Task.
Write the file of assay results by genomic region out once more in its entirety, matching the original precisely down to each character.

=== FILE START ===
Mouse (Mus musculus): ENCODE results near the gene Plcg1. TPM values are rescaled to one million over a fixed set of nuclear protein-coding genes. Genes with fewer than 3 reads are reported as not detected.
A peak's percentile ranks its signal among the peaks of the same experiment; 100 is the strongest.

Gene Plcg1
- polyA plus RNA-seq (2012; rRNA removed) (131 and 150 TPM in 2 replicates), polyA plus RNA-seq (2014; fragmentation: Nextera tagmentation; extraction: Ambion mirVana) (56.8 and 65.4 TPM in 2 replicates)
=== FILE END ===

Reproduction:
Mouse (Mus musculus): ENCODE results near the gene Plcg1. TPM values are rescaled to one million over a fixed set of nuclear protein-coding genes. Genes with fewer than 3 reads are reported as not detected.
A peak's percentile ranks its signal among the peaks of the same experiment; 100 is the strongest.

Gene Plcg1
- polyA plus RNA-seq (2012; rRNA removed) (131 and 150 TPM in 2 replicates), polyA plus RNA-seq (2014; fragmentation: Nextera tagmentation; extraction: Ambion mirVana) (56.8 and 65.4 TPM in 2 replicates)